“I actually got along well with Rex but really it was a different mind-set, a different thinking,” Trump said as he departed the White House for a trip to California. “When you look at the Iran deal, I think it’s terrible. I guess he thought it was OK .â€‰.â€‰. So we were not really thinking the same. With Mike, Mike Pompeo, we have a very similar thought process. I think it’s going to go very well.”
Trump selected Gina Haspel — the deputy director at the CIA — to succeed Pompeo at the CIA. She would become the first woman to run the spy agency. Both Haspel and Pompeo would need to be confirmed by the Senate at a time when the closely divided chamber has stalled on confirming dozens of Trump nominees.
Haspel, in particular, could come under added scrutiny over her past role running one of the CIA “black site” prisons where detainees were subjected to waterboarding and other interrogation methods widely denounced as torture.
The announcement of Tillerson’s departure sent shock waves across the globe. Many US diplomats and foreign leaders reacted with disbelief because they assumed Tillerson had finally begun to settle into his job after rumors of his ouster had swirled for months — even taking on a nickname, Rexit.
Secretary of State Rex Tillerson did not directly respond to an Oct. 4 news report that he referred to President Trump as a “moron.” (The Washington Post)
In a statement first issued to The Washington Post, Trump praised both Pompeo and Haspel.
“I am proud to nominate the Director of the Central Intelligence Agency, Mike Pompeo, to be our new Secretary of State,” Trump said. “Mike graduated first in his class at West Point, served with distinction in the US Army, and graduated with Honors from Harvard Law School. He went on to serve in the US House of Representatives with a proven record of working across the aisle.”
The president continued: “Gina Haspel, the Deputy Director of the CIA, will be nominated to replace Director Pompeo and she will be the CIA’s first-ever female director, a historic milestone. Mike and Gina have worked together for more than a year, and have developed a great mutual respect.”
Trump also had words of praise for Tillerson despite their well-documented rifts: “Finally, I want to thank Rex Tillerson for his service. A great deal has been accomplished over the last fourteen months, and I wish him and his family well.”
A spokesman for Tillerson said the secretary of state has not spoken directly with Trump about the move.
“The secretary had every intention of staying because of the critical progress made in national security and other areas,” Steve Goldstein, undersecretary of public diplomacy for the State Department, said in a statement.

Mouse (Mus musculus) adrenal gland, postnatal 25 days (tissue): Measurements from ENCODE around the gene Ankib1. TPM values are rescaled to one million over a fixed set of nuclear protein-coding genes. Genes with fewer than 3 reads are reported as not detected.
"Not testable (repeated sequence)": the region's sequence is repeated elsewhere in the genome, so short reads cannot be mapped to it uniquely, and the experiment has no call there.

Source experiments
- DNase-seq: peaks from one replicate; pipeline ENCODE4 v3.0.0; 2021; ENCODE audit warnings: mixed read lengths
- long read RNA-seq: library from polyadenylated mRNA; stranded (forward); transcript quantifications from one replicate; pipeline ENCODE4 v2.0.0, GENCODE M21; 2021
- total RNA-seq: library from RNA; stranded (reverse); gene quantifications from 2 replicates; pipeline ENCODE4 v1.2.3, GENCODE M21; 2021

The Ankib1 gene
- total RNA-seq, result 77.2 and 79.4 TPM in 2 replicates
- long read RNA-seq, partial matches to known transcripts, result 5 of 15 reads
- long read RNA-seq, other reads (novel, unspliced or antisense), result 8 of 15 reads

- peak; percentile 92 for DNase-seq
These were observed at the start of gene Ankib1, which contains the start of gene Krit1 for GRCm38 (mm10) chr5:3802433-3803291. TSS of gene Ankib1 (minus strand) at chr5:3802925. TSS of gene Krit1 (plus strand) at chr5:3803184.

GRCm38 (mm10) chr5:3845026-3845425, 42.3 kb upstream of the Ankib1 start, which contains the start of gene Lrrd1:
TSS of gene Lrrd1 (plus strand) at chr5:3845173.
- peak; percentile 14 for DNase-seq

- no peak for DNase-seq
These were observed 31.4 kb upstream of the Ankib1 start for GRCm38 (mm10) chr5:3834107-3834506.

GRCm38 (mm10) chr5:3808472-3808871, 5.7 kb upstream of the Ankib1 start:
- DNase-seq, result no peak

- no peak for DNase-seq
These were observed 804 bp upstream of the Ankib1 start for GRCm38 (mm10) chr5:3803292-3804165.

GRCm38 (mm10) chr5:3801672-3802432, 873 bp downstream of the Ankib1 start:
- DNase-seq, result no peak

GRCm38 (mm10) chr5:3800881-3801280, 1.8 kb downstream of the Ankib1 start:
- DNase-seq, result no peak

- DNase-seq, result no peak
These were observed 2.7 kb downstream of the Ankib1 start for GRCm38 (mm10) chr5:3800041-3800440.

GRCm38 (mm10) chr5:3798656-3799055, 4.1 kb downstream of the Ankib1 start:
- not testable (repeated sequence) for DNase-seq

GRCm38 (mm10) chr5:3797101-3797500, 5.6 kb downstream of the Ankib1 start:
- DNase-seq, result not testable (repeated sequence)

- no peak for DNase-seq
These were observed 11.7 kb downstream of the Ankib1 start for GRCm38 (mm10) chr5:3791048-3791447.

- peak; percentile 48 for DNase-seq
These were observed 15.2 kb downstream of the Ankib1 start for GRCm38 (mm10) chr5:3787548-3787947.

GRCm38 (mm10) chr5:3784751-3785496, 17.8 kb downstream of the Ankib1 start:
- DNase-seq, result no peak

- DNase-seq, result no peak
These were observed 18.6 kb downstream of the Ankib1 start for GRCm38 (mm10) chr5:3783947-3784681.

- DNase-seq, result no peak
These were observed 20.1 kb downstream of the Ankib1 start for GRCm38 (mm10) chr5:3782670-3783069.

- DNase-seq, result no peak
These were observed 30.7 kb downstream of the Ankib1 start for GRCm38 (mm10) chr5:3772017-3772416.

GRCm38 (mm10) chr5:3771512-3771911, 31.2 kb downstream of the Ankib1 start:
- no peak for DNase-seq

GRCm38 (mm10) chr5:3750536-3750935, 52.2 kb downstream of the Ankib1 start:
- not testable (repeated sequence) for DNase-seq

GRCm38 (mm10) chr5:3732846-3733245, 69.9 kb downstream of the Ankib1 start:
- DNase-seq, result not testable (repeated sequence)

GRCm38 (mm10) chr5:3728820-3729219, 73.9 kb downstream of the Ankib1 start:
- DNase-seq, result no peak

“He will miss his colleagues greatly at the Department of State, and the foreign ministers he’s worked with throughout the world,” Goldstein continued. “The secretary did not speak to the president, and is unaware of the reason. He is grateful for the opportunity to serve, and believes strongly that public service is a noble calling.”
The president has long clashed with Tillerson, who he believes is “too establishment” in his thinking. Trump felt it was important to make the change now, as he prepares for possible high-stakes talks with North Korean leader Kim Jong Un, as well as upcoming trade negotiations, three White House officials said.
“I am deeply grateful to President Trump for permitting me to serve as Director of the Central Intelligence Agency and for this opportunity to serve as Secretary of State,” Pompeo said in a statement. “His leadership has made America safer and I look forward to representing him and the American people to the rest of the world to further America’s prosperity. Serving alongside the great men and women of the CIA, the most dedicated and talented public servants I have encountered, has been one of the great honors of my life.”
Haspel said in a statement that she was excited about her promotion:
“After 30 years as an officer of the Central Intelligence Agency, it has been my honor to serve as its Deputy Director alongside Mike Pompeo for the past year . . . . I am grateful to President Trump for the opportunity — and humbled by his confidence in me — to be nominated to be the next Director of the Central Intelligence Agency.”
On the flight back from Nigeria, Tillerson appeared to break with the White House in his assessment of the poisoning of a former Russian spy and his daughter in Britain. He singled out Russia as responsible for the attack, echoing the finger-pointing of the British government.
“It came from Russia,” Tillerson said, according to the Associated Press. “I cannot understand why anyone would take such an action. But this is a substance that is known to us and does not exist widely.”